Some of you will know exactly of the brotherhood of which I speak, especially those of you who are brothers I’ve met in person, many of you may have no clue. This past weekend was a reminder of just how deep that brotherhood goes.
I received an email Friday from a man whom I’ve never met. A brother from my lodge responded to this man’s email by giving him a call. I was informed that the two of them would be meeting at the lodge at 1745. I arrived 15 minute early and opened the place up and reread the email from this man I had never before met.
I heard this man and my Junior Warden approach the lodge, I stood up to greet him and asked him to take a seat. At this moment I saw what a man obviously heart-broken, torn, and otherwise a sad miserable wreck. He was bloody, disheveled, at this point, as I would find out, homeless for his current locale and honestly at probably one of the lowest points in his life. Worse, all I knew at this point was what he had said within the email. A paragraph that basically stated that he was from out-of-town and visiting to bury someone who was very close to him.
Here was I sitting across the table from him, didn’t really know him personally, but he was looking to me for help. Before we really began there was an exchange of information, proof he was what he claimed to be, my brother. As we began chatting he said a phrase, one quite distinct and familiar and I realized at this moment how serious this was. I asked for moment so I could send a text message. I told another friend and brother what I had just heard and he immediately left work to assist. None of us knew exactly what we could do so we listened. Personally I did what I do best, listen, think and try to provide the words as best I could to help him grieve.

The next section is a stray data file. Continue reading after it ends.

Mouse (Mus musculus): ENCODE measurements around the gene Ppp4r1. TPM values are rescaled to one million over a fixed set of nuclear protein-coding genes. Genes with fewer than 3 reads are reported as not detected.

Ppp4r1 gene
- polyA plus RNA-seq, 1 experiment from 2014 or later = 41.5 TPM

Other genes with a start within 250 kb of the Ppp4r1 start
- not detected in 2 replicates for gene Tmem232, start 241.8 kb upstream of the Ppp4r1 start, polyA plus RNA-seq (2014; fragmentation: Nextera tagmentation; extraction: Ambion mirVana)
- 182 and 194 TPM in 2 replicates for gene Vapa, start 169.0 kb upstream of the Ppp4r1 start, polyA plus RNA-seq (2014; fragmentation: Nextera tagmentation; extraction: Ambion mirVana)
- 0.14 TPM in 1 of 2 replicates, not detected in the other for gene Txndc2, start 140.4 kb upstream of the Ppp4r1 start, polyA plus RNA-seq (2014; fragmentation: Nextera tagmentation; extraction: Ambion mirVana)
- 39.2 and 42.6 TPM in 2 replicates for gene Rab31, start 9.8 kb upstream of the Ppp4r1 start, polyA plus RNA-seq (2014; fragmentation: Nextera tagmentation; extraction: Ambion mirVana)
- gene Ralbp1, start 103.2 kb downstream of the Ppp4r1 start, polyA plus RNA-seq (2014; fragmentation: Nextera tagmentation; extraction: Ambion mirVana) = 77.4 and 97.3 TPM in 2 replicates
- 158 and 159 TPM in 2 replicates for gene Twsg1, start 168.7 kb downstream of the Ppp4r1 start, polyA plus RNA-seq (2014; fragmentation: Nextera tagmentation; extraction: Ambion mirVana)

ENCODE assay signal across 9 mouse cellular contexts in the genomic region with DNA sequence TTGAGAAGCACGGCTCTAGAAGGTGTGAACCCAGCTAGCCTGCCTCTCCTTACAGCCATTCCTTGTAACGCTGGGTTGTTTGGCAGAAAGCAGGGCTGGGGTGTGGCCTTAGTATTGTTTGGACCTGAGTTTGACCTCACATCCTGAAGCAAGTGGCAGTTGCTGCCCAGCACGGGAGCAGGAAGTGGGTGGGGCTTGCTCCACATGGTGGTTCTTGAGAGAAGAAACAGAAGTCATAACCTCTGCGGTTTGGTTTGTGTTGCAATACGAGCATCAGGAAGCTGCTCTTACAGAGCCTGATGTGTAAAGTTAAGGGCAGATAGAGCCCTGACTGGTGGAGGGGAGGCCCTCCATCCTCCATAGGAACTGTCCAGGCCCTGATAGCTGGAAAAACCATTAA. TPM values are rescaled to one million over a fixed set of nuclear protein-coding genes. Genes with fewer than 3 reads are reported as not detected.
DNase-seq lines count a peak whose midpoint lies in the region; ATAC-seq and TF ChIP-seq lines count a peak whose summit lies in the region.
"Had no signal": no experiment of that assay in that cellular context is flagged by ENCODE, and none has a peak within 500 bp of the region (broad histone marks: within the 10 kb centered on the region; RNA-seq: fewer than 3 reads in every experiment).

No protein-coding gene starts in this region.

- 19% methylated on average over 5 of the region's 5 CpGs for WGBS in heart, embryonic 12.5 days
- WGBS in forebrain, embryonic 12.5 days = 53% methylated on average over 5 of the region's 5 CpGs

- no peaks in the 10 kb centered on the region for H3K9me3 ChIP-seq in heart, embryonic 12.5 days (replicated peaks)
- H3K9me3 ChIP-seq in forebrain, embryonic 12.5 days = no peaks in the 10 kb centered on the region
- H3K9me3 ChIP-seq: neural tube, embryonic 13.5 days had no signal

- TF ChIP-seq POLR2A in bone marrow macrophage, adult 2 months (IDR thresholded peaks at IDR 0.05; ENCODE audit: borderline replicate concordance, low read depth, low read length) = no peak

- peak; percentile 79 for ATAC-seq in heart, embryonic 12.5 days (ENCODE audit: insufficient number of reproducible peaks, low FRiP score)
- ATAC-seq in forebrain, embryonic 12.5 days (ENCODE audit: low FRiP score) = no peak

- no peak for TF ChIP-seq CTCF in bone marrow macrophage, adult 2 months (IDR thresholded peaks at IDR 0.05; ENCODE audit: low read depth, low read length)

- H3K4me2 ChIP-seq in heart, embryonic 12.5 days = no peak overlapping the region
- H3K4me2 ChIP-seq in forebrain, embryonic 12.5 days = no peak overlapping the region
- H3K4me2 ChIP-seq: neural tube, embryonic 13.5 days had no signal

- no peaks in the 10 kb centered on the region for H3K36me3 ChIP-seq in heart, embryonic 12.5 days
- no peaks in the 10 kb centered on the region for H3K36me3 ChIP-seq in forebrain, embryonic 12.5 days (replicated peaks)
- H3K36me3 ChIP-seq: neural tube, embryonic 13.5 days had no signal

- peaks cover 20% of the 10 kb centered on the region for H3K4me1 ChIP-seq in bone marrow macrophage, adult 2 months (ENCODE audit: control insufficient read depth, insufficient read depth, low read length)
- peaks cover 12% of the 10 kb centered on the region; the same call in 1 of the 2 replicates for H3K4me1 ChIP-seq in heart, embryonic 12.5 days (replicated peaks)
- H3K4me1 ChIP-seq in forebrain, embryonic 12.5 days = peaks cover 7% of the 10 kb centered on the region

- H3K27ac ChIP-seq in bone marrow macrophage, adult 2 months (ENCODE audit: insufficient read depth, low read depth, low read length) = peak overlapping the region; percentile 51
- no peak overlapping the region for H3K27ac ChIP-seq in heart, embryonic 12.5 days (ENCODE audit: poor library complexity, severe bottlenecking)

He hadn’t really talked to anyone in a week since first receiving the news. He spoke for an hour straight without us really saying anything. He vented, he poured out his soul, expressed the feelings he evidently hadn’t been able to express to anyone else. I obliged him in every way I could. Including calling my wife and telling her how beautiful she was and that I loved her. I’m not complaining, it’s true, but it shows just how hard this blow had been. As the stories started the brother who initially called him needed to leave to tend to his family. Myself and my other friend continued on.
My wife after leaving work picked up some food and brought it to us. This was evidently the first time he really ate in days. As time went on we were able to move on to happier stories. Stories from our misspent youth, of happiness, one line quips, and jokes.